Our staff take time to build relationship with street children through regular visits to the areas where they live and survive. This can also be done at established "Bayan Centers" where the children can come during the day. In either case, we provide food, drinks, bibles, fellowship, and a witness to the love and message of Jesus. Some of the older, more established children already in our program will often accompany the staff, where they themselves can witness and minister to the kids. They serve to inspire hope and a vision of a better life through the ministry of FTC. During these visits or interactions the children are visibly and verbally assessed as to their health, mental and spiritual state, and history. Once we learn that a child's situation mandates escalation, it is reported to the social welfare agency, which begins a process of possible acceptance into the next stage of the FTC program.

Those children who show receptiveness, and are deemed ready to take further steps can be accepted into stage two of the process. Readiness is assessed by compliance to small expectations, such as staying off drugs, coming to kids Church, making changes in destructive behaviors, responding to mentoring, etc. It is important that children who are incorporated into next stages are ready for it. If accepted too early, they can not only disrupt the progress of other kids already involved, but can also experience failure that will make it difficult for them to try again.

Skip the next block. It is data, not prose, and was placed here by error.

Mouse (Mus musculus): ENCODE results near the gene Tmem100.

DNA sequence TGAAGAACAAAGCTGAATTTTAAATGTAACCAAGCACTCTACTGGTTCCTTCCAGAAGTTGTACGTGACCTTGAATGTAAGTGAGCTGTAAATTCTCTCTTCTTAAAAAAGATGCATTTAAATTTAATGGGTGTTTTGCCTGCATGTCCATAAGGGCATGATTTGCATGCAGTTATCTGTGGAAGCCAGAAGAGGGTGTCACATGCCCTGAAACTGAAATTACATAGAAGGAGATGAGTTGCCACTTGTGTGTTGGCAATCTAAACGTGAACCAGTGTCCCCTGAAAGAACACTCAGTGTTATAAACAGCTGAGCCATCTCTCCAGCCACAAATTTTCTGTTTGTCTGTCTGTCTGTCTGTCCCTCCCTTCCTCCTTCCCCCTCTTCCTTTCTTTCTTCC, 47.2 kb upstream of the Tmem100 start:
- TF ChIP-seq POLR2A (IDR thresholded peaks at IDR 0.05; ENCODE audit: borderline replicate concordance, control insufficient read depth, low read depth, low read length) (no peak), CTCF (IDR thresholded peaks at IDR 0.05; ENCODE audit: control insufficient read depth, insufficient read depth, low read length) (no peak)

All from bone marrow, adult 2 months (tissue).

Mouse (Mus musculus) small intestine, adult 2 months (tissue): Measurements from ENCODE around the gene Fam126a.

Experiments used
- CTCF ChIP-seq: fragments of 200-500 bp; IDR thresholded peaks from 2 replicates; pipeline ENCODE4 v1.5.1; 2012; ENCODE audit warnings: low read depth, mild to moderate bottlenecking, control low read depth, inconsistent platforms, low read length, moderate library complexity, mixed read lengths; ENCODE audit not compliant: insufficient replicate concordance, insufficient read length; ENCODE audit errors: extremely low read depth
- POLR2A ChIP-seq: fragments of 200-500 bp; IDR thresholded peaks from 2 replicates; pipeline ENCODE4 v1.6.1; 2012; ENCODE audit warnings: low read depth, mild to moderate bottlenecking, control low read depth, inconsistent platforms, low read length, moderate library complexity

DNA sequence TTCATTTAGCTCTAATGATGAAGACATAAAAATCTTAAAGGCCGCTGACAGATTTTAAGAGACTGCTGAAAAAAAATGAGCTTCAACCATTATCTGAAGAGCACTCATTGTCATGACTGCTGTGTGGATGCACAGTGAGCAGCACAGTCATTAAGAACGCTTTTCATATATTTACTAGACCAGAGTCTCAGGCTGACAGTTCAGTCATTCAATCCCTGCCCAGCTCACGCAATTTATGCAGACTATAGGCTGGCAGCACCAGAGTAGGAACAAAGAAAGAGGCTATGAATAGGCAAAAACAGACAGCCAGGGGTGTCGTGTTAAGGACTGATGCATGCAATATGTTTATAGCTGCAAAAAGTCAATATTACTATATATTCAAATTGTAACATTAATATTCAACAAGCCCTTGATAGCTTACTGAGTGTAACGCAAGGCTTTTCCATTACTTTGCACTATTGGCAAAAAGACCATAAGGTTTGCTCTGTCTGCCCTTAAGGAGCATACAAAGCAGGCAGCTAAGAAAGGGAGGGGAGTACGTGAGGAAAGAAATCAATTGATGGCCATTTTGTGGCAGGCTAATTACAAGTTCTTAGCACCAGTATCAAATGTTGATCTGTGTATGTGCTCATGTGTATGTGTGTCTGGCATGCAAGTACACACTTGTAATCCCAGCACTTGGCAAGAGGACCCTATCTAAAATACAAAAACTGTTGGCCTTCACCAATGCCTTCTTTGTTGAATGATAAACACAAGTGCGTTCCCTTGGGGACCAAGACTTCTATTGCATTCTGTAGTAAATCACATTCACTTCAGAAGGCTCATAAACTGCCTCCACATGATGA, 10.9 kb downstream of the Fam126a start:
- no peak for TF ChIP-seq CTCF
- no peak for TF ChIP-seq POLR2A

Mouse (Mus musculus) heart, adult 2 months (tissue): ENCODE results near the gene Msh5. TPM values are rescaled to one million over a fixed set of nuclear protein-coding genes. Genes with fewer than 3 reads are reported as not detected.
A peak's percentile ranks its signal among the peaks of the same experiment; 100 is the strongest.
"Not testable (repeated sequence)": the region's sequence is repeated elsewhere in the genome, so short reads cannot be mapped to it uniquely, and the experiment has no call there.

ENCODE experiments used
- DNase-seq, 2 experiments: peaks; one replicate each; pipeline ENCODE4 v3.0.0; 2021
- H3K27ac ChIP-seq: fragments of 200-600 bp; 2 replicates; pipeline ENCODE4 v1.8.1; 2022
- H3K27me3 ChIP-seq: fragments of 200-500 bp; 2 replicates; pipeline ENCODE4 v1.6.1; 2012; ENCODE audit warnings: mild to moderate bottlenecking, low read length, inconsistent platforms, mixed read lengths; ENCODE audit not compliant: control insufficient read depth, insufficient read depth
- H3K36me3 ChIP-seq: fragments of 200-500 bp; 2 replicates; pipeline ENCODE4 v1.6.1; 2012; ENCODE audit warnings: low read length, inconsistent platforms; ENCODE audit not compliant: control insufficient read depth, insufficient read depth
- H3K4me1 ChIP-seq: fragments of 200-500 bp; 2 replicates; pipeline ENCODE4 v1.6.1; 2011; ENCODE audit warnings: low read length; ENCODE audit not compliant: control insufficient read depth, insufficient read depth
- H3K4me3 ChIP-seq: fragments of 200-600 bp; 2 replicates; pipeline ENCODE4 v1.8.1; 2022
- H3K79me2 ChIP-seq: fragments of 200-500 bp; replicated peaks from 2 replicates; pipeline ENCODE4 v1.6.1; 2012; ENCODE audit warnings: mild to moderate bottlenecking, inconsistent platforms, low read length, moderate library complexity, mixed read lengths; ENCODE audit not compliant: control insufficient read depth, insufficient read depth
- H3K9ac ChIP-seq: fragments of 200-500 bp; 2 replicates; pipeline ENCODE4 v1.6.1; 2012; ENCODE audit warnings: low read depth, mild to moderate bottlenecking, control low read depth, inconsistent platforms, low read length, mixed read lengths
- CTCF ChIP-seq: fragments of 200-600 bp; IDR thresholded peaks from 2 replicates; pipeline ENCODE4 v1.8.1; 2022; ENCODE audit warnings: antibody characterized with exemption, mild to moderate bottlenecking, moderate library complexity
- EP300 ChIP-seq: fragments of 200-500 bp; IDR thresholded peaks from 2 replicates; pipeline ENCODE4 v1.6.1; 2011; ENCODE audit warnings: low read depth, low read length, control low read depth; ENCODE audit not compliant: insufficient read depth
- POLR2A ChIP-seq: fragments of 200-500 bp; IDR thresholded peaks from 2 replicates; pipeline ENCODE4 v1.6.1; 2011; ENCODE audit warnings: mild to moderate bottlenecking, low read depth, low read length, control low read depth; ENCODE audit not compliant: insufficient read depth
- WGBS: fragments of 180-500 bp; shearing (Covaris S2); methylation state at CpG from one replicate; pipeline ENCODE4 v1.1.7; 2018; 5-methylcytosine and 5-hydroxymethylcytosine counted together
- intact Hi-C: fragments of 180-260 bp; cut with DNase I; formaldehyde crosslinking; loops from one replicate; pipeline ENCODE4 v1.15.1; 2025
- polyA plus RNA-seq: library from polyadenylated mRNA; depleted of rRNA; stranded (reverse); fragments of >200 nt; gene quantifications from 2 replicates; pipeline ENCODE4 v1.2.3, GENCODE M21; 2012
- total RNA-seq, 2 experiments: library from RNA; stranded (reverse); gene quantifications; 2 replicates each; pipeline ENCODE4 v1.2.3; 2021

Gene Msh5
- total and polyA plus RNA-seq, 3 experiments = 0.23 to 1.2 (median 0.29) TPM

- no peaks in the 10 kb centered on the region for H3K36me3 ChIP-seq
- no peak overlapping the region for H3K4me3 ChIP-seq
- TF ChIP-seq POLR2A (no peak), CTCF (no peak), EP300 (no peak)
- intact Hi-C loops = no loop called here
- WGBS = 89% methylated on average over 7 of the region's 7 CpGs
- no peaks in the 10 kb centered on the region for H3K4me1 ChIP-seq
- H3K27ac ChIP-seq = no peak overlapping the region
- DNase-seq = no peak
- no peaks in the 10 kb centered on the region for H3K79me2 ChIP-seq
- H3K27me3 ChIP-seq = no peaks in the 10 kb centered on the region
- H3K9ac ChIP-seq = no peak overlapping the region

Children at this stage can be supported financially through donations to the FTC operational fund. Special opportunities to provide individualized medical attention for a particular child may also be available. The major direct costs for ministering to children in this stage are food, drink, clothes, shoes, slippers, bibles, minor medicines, and the operational costs of the vehicles staff use to go to and from the different areas where street children live.